Political factors

In the present review, the studies of Baheiraei et al., Sohrabzadeh and Parnian, and Dar-Odeh and Abu-Hammad[25],[26],[30] confirmed that there were no regulations for the prevention and control of waterpipe use. The findings of these three studies showed that the regulation instability and lack of authority over waterpipe use had led to an increase among women users.

Kappa coefficient was used to evaluate the agreement between the two researchers during the quality assessment of the studies. In the case of disagreement among the researchers, good agreement (0.705) was obtained based on EPHPP and 6 tool components [Table 2].
Table 2: Calculation of the kappa between two researchers for the components of the quality assessment tool

Click here to view



  Discussion Top


This study was conducted systematically to determine the effective factors of waterpipe smoking in women. After studying the studies and categorizing the factors affecting the tendency of women to waterpipe, the results showed that social norms (interpersonal factor) are one of the important predictors of waterpipe smoking in women.

Personal factor

Positive prototype

In this study, one of the determinants of women's tendency to use waterpipe is their positive perceptions toward it.[10] Individuals have positive perceptions of those who engage in risky behaviors.[32] Conducting educational interventions aimed at negating perceptions will lead people to worry about risky behaviors and to avoid risky behaviors.

Favorable attitude

Favorable attitude is one of the effective factors in increasing the use of waterpipe. One of the signs of a tendency to use waterpipe is a positive attitude.[33]

Maziak et al. showed that flavored tobacco has an important role in increasing the use of waterpipe in youth and is one of the reasons for continued smoking in youth.[34] Also, meeting friends who have a positive attitude toward waterpipe is one of the factors to continue waterpipe.[35]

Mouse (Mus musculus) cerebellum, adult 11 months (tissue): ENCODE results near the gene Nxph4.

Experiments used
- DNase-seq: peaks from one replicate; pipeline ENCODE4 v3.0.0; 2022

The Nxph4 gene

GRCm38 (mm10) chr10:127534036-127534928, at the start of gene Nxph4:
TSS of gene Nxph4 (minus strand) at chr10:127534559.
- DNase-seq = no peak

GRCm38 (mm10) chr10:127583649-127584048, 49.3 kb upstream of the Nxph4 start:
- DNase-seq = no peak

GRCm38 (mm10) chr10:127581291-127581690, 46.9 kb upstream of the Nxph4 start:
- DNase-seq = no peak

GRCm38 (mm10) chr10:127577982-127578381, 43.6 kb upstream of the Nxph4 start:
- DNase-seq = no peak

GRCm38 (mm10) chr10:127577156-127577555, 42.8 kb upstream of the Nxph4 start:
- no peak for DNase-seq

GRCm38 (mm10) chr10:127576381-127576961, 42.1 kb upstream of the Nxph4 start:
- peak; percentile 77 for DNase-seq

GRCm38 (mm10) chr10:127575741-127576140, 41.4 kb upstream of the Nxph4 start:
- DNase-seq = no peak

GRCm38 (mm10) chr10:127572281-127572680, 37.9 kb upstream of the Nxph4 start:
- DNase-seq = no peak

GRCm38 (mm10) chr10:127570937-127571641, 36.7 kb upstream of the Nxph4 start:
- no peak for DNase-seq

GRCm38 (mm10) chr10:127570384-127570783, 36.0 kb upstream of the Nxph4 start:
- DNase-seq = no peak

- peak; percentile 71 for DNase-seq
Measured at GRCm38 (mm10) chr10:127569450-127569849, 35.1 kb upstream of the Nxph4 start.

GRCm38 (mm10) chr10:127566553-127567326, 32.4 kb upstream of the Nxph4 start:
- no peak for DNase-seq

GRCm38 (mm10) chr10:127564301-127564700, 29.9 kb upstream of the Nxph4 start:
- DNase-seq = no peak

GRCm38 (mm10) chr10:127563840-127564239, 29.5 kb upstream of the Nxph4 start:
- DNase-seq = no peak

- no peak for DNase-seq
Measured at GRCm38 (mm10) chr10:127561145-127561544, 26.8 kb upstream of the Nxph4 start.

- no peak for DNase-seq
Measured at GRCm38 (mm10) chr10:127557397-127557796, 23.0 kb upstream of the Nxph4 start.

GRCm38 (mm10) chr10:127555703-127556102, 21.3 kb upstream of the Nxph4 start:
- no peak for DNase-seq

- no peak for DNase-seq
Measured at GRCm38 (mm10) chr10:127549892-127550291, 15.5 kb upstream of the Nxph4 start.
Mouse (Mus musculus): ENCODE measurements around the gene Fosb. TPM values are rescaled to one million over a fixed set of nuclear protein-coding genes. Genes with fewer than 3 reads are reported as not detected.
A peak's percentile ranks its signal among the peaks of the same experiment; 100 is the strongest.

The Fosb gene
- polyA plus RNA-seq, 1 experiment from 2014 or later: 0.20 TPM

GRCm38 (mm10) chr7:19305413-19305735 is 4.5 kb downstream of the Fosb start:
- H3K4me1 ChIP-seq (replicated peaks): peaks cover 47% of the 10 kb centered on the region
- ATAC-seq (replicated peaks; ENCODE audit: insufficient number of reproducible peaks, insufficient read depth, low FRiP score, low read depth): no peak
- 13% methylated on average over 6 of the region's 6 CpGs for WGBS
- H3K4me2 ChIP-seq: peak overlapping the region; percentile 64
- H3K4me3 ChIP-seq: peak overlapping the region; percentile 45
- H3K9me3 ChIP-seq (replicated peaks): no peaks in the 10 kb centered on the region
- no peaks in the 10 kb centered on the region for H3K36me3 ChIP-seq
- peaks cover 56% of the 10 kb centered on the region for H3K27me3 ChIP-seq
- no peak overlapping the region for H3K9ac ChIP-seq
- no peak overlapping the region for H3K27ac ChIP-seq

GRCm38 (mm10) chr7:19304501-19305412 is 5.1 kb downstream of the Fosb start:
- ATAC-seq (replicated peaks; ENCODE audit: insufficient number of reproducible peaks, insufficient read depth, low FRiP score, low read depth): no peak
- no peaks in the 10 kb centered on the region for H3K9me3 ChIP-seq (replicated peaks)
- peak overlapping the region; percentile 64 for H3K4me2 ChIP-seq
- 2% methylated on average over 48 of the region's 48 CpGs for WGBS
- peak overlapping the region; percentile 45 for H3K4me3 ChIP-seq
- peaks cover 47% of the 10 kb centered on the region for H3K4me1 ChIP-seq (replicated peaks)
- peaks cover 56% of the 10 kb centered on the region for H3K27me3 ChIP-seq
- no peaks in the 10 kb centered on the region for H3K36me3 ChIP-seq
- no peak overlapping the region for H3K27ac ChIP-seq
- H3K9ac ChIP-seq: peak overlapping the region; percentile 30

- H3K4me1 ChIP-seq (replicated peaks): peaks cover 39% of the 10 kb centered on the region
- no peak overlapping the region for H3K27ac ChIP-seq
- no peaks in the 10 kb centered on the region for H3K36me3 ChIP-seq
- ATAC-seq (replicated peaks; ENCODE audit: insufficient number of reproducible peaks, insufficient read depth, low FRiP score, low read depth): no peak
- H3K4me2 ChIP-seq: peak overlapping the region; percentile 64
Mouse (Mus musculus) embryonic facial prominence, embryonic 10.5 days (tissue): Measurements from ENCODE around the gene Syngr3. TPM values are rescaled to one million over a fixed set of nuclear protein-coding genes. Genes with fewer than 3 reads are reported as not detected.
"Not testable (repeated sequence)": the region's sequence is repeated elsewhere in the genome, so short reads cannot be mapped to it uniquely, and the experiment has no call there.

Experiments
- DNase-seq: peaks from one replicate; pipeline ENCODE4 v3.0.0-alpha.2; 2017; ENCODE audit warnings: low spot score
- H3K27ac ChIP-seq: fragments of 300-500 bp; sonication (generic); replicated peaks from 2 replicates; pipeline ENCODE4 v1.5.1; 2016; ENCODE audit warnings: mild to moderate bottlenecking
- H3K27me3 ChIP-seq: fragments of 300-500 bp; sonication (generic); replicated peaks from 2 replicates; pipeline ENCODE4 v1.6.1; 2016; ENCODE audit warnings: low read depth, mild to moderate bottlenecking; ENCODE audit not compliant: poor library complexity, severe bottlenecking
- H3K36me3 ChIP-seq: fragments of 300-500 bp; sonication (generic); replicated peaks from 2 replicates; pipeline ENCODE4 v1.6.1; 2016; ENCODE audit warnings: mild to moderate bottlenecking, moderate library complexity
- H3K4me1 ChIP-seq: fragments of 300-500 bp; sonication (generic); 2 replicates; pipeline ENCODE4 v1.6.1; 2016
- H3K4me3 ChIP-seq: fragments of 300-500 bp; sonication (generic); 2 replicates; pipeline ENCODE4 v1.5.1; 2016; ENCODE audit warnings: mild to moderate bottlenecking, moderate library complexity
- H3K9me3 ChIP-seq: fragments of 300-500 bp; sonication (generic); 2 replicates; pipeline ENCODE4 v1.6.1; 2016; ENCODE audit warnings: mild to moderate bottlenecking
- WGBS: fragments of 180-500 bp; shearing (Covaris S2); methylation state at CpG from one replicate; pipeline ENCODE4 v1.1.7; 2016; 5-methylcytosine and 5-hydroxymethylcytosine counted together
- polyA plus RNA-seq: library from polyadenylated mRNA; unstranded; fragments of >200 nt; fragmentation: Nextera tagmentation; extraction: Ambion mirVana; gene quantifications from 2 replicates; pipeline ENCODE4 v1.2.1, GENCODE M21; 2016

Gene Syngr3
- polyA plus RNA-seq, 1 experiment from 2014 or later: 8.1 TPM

The results also showed that those who have a positive attitude toward smoking it are more likely to be curious about the tobacco test and its negative and socially ugly attitude reduces waterpipe.[36]

Regarding the effect of attitude, changing attitudes and creating a negative attitude toward waterpipe are needed; some suggestions are showing the negative effects waterpipe, especially its effect on skin and beauty, and the use of celebrities in highlighting the dangers of the waterpipe.

Awareness

The results of the present study showed that women think that waterpipe is less dangerous than cigarettes and this shows that their awareness of the dangers of waterpipe is low. The results of the Ramji et al. showed that 80% of those who had used waterpipe believed that it was less harmful than cigarettes and considered it safe to use waterpipe for 1 h a day[37].

AKL et al. found that waterpipe is more acceptable to women than cigarettes in the Middle East. Most of the participants believe that waterpipe is less addictive than cigarettes and consumers believe in their willpower to quit it at any time[38].

The WHO considered having inaccurate information about waterpipe as one of the main reasons for young people's tendency to use waterpipe.[39] Providing information on waterpipe and its harms through the media and educational brochures can be helpful in this regard.

Interpersonal factors

Friends and Family